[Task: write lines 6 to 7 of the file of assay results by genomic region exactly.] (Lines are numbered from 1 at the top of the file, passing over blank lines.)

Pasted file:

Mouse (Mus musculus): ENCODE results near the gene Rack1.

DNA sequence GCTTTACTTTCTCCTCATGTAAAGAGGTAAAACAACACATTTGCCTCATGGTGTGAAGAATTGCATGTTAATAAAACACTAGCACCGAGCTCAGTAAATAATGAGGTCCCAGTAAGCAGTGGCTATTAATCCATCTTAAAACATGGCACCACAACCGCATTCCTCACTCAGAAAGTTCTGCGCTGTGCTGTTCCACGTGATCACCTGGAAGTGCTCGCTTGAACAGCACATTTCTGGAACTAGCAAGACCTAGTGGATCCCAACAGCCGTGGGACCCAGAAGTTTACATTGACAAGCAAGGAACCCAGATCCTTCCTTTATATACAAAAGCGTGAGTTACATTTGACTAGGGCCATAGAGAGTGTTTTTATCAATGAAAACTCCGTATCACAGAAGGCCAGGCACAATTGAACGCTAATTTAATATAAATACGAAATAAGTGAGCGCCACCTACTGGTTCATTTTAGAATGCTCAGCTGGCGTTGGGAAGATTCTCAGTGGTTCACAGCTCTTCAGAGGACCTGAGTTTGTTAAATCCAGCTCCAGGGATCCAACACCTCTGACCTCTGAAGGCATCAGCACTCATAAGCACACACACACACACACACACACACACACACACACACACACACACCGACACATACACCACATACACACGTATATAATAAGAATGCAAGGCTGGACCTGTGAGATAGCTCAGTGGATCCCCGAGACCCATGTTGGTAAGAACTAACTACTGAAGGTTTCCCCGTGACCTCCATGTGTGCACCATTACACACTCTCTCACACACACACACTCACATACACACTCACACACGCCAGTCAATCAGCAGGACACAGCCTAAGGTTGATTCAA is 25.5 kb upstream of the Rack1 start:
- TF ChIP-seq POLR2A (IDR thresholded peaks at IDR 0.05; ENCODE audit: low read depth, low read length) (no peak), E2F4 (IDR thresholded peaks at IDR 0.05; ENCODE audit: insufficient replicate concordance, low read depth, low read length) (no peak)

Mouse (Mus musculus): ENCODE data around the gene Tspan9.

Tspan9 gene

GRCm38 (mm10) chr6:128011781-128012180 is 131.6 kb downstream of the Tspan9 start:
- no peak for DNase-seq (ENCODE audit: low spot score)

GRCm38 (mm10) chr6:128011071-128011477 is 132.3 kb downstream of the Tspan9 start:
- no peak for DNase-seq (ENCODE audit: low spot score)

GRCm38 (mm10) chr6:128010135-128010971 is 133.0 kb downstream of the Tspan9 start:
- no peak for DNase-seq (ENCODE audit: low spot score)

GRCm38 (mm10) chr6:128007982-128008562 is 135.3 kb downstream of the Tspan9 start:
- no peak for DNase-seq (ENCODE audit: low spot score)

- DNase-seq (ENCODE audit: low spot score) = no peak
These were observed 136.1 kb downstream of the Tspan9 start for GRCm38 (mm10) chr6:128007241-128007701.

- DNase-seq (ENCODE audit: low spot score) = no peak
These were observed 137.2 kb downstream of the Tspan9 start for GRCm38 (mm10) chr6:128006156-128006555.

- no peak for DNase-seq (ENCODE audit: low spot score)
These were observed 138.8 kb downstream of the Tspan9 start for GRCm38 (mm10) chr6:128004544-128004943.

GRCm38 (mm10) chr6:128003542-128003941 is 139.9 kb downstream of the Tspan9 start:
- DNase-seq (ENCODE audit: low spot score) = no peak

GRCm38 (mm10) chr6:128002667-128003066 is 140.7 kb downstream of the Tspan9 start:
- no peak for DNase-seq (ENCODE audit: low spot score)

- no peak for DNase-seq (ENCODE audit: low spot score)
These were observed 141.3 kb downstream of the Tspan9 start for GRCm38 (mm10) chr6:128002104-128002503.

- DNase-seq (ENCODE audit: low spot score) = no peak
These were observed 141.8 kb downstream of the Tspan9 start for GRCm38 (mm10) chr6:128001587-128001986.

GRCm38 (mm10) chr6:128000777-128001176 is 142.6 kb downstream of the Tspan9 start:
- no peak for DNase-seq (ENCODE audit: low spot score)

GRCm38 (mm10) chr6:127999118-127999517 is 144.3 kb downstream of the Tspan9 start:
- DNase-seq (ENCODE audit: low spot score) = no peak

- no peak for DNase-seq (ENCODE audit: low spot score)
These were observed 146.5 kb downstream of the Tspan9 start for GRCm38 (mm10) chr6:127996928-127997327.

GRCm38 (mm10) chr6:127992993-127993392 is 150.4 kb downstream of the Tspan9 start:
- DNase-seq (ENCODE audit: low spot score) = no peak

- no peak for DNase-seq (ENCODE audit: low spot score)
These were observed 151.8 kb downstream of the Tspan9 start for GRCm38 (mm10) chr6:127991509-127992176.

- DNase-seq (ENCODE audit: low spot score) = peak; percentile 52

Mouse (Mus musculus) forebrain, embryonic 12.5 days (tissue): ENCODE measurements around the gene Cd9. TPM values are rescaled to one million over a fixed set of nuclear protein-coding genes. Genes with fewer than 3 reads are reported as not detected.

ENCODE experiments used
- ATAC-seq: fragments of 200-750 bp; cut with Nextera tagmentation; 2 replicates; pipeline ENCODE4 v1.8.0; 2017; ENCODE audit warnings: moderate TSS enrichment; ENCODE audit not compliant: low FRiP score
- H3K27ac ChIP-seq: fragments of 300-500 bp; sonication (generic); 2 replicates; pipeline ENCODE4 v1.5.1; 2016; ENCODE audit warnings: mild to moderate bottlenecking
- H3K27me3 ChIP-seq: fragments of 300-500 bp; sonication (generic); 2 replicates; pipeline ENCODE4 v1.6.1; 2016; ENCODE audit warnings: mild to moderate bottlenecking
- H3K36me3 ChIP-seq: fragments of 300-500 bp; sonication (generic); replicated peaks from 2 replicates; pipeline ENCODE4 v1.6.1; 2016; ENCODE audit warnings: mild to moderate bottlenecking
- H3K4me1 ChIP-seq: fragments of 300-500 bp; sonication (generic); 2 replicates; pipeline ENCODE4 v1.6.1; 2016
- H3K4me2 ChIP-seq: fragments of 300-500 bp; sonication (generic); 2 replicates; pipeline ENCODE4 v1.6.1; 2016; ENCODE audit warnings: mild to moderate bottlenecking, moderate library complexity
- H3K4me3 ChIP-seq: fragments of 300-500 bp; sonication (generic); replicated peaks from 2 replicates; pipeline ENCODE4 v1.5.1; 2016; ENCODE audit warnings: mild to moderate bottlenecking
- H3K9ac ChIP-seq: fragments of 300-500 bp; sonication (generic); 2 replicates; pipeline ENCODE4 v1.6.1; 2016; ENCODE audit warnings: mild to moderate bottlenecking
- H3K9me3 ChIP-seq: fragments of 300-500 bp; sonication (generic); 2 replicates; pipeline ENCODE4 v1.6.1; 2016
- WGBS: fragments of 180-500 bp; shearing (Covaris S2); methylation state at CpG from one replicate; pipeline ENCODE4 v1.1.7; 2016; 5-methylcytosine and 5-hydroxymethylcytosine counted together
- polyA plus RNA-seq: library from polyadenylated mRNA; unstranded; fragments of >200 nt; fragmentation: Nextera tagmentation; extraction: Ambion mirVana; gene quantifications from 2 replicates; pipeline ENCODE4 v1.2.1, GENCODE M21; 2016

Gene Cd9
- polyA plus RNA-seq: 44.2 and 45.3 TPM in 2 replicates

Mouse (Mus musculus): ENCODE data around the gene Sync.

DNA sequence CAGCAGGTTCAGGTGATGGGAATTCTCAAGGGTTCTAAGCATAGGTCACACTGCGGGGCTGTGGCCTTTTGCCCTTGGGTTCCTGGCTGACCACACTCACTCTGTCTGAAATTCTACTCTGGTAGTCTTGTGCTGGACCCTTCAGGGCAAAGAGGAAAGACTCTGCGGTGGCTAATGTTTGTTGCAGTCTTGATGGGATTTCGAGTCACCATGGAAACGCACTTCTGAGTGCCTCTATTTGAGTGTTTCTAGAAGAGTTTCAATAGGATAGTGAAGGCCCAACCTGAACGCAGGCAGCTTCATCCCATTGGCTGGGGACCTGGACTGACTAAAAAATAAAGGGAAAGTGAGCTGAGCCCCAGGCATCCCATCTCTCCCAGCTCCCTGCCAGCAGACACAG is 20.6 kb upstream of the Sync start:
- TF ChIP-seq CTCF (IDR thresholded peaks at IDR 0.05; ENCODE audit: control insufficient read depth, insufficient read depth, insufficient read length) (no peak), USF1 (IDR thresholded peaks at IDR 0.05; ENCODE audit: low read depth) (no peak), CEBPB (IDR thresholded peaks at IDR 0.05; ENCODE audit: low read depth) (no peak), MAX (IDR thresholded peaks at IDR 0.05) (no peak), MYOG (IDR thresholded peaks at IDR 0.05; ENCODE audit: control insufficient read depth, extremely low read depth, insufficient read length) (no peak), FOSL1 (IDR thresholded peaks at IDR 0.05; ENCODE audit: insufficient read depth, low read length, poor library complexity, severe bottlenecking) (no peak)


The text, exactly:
GRCm38 (mm10) chr6:128011781-128012180 is 131.6 kb downstream of the Tspan9 start:
- no peak for DNase-seq (ENCODE audit: low spot score)